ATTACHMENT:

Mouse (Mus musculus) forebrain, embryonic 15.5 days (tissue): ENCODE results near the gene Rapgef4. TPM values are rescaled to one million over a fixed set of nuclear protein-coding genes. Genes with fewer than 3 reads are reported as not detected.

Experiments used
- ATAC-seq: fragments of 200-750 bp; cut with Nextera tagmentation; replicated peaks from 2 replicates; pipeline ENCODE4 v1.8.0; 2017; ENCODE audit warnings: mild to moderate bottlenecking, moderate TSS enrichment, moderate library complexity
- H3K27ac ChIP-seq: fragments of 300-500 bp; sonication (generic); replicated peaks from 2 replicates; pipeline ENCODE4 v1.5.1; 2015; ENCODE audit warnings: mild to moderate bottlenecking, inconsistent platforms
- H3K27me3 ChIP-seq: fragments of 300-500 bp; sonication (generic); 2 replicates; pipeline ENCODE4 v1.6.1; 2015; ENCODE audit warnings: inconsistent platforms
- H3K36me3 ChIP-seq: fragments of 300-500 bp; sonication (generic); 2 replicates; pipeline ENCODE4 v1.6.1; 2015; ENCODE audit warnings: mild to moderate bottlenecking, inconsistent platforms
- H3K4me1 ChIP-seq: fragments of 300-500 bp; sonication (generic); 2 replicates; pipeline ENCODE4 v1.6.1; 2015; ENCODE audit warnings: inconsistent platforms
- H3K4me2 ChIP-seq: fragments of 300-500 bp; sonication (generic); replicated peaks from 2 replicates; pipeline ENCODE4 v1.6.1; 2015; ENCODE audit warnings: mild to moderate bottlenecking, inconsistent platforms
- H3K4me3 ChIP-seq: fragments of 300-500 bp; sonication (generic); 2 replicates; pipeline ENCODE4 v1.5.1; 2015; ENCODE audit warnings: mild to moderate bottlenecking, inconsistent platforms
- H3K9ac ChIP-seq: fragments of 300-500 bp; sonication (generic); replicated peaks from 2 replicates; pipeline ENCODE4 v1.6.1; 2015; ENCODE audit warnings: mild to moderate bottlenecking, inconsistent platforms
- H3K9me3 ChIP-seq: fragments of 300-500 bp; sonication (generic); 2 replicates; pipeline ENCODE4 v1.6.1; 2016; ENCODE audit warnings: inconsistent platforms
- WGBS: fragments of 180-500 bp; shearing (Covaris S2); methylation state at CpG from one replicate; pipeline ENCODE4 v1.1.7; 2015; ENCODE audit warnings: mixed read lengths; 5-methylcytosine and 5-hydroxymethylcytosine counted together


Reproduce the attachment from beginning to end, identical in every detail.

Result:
Mouse (Mus musculus) forebrain, embryonic 15.5 days (tissue): ENCODE results near the gene Rapgef4. TPM values are rescaled to one million over a fixed set of nuclear protein-coding genes. Genes with fewer than 3 reads are reported as not detected.

Experiments used
- ATAC-seq: fragments of 200-750 bp; cut with Nextera tagmentation; replicated peaks from 2 replicates; pipeline ENCODE4 v1.8.0; 2017; ENCODE audit warnings: mild to moderate bottlenecking, moderate TSS enrichment, moderate library complexity
- H3K27ac ChIP-seq: fragments of 300-500 bp; sonication (generic); replicated peaks from 2 replicates; pipeline ENCODE4 v1.5.1; 2015; ENCODE audit warnings: mild to moderate bottlenecking, inconsistent platforms
- H3K27me3 ChIP-seq: fragments of 300-500 bp; sonication (generic); 2 replicates; pipeline ENCODE4 v1.6.1; 2015; ENCODE audit warnings: inconsistent platforms
- H3K36me3 ChIP-seq: fragments of 300-500 bp; sonication (generic); 2 replicates; pipeline ENCODE4 v1.6.1; 2015; ENCODE audit warnings: mild to moderate bottlenecking, inconsistent platforms
- H3K4me1 ChIP-seq: fragments of 300-500 bp; sonication (generic); 2 replicates; pipeline ENCODE4 v1.6.1; 2015; ENCODE audit warnings: inconsistent platforms
- H3K4me2 ChIP-seq: fragments of 300-500 bp; sonication (generic); replicated peaks from 2 replicates; pipeline ENCODE4 v1.6.1; 2015; ENCODE audit warnings: mild to moderate bottlenecking, inconsistent platforms
- H3K4me3 ChIP-seq: fragments of 300-500 bp; sonication (generic); 2 replicates; pipeline ENCODE4 v1.5.1; 2015; ENCODE audit warnings: mild to moderate bottlenecking, inconsistent platforms
- H3K9ac ChIP-seq: fragments of 300-500 bp; sonication (generic); replicated peaks from 2 replicates; pipeline ENCODE4 v1.6.1; 2015; ENCODE audit warnings: mild to moderate bottlenecking, inconsistent platforms
- H3K9me3 ChIP-seq: fragments of 300-500 bp; sonication (generic); 2 replicates; pipeline ENCODE4 v1.6.1; 2016; ENCODE audit warnings: inconsistent platforms
- WGBS: fragments of 180-500 bp; shearing (Covaris S2); methylation state at CpG from one replicate; pipeline ENCODE4 v1.1.7; 2015; ENCODE audit warnings: mixed read lengths; 5-methylcytosine and 5-hydroxymethylcytosine counted together